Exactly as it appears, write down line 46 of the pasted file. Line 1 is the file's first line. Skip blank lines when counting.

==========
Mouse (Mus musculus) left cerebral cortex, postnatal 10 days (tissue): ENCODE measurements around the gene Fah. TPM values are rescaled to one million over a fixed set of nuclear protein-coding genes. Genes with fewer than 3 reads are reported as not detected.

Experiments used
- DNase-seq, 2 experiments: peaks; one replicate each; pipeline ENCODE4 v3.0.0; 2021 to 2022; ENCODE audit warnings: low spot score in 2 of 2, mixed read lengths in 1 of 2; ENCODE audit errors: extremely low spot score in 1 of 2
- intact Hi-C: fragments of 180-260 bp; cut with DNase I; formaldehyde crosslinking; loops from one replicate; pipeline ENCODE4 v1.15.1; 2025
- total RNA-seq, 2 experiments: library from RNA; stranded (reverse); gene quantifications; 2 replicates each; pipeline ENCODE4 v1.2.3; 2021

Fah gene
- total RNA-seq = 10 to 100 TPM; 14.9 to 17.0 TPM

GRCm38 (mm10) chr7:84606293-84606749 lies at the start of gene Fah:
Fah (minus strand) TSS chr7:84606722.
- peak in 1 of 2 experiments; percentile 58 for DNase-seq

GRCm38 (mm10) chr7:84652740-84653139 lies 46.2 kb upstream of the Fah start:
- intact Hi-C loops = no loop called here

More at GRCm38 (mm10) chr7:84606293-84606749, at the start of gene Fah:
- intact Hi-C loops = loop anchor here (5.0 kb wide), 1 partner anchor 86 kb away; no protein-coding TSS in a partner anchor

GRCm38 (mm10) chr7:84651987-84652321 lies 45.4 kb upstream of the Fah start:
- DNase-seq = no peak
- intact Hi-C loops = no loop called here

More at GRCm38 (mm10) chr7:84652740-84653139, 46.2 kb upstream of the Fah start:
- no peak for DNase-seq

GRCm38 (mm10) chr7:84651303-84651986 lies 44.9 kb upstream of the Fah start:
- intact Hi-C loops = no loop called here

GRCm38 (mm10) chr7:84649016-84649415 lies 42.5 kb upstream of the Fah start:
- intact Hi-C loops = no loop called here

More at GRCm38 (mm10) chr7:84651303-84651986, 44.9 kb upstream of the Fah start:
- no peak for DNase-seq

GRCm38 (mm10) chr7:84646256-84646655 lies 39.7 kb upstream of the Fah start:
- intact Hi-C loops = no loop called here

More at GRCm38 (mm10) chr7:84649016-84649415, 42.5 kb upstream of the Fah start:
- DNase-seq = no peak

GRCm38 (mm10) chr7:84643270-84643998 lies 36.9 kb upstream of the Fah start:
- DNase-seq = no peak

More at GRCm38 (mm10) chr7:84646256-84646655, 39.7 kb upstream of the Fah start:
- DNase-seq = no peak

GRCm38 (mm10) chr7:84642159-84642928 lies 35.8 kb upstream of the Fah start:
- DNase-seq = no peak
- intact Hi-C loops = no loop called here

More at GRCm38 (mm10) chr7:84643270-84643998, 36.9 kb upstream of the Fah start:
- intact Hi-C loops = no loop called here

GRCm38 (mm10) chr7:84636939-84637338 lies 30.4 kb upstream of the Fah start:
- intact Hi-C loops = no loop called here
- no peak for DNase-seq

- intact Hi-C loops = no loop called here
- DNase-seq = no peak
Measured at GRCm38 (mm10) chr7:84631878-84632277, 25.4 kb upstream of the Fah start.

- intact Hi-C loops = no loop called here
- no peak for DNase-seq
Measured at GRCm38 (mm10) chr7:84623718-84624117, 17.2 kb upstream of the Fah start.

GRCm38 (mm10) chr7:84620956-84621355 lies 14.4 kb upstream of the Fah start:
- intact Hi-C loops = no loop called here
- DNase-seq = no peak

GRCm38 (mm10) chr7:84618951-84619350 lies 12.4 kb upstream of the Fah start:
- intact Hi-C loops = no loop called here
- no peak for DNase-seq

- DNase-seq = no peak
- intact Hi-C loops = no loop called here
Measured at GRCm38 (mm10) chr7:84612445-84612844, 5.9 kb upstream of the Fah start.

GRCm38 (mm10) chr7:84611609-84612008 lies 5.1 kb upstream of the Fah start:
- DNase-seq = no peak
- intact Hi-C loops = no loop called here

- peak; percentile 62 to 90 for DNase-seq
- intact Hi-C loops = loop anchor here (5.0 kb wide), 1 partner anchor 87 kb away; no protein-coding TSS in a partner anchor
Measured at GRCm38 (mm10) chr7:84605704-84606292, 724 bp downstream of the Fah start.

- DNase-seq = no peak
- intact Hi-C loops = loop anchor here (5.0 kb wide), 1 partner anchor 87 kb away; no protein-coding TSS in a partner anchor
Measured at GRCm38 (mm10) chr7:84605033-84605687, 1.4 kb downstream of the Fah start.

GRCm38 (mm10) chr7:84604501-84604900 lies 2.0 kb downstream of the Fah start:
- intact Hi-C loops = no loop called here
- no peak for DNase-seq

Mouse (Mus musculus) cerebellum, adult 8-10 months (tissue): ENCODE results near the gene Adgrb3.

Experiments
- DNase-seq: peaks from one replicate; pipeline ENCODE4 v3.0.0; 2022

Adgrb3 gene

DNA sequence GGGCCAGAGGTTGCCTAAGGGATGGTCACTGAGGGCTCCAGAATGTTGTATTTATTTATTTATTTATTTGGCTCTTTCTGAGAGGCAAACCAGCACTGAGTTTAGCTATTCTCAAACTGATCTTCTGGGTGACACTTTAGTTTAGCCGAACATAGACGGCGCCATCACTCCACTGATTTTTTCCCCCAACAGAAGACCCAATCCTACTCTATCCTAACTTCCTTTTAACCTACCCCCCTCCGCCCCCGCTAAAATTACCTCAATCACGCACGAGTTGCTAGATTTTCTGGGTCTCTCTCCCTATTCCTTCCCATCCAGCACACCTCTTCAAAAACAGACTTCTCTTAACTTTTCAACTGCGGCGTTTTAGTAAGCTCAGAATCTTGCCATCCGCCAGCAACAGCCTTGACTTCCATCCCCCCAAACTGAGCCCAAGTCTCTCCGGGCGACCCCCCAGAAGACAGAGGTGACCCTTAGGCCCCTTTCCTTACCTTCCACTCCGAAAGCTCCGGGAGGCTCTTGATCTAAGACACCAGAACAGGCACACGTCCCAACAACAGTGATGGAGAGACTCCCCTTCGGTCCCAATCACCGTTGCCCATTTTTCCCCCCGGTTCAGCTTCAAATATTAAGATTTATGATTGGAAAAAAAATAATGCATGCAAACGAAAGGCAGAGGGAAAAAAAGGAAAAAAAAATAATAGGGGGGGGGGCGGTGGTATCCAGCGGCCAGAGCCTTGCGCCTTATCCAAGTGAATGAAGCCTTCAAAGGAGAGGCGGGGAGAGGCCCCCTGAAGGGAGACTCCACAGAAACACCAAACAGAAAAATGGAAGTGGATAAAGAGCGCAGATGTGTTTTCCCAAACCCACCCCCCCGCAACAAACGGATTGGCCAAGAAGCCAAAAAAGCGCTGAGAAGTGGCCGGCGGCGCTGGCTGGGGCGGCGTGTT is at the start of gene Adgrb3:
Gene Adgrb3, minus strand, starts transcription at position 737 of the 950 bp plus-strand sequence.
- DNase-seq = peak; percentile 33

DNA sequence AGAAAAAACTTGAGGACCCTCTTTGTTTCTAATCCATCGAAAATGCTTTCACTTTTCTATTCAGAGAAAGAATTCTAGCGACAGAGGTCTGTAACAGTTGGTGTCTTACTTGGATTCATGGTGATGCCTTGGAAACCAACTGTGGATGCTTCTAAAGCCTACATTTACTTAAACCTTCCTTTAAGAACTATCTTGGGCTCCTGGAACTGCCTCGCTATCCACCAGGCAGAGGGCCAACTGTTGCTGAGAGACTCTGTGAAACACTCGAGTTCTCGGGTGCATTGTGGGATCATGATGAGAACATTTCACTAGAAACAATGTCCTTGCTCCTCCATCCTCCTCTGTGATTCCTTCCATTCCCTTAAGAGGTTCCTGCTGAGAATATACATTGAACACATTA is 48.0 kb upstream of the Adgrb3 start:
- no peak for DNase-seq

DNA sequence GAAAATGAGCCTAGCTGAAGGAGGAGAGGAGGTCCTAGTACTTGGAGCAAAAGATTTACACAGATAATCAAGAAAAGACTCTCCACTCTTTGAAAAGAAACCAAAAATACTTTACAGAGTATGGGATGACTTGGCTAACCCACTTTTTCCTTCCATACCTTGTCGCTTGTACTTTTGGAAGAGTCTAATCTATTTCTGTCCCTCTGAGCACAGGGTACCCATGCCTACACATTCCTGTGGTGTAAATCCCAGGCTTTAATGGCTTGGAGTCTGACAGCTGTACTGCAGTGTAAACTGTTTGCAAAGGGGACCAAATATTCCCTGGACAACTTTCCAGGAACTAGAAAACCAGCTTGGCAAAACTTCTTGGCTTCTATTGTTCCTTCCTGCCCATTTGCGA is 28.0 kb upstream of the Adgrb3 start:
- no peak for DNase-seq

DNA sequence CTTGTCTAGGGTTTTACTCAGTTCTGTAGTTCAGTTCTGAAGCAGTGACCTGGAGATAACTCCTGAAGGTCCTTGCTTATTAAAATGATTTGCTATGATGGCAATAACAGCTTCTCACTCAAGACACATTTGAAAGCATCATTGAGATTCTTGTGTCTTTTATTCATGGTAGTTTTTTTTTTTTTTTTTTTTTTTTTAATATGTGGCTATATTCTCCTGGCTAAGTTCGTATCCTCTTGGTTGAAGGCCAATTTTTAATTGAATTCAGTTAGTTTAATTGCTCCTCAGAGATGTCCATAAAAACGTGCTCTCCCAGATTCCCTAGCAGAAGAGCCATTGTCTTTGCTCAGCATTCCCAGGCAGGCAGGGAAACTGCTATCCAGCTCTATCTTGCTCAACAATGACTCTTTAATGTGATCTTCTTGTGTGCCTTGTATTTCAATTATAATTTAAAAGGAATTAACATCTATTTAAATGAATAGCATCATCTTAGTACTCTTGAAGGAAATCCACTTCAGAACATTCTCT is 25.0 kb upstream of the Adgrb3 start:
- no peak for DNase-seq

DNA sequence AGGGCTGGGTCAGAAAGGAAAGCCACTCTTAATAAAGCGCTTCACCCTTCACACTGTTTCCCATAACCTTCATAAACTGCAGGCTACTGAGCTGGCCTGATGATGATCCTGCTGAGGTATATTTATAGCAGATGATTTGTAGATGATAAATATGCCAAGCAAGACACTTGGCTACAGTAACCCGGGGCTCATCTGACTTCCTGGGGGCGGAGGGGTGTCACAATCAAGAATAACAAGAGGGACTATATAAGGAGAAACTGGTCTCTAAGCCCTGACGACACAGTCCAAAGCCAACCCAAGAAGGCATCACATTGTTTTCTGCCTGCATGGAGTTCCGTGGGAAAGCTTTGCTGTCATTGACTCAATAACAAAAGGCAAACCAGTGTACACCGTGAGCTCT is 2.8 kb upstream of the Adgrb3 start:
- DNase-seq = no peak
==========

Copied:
- no peak for DNase-seq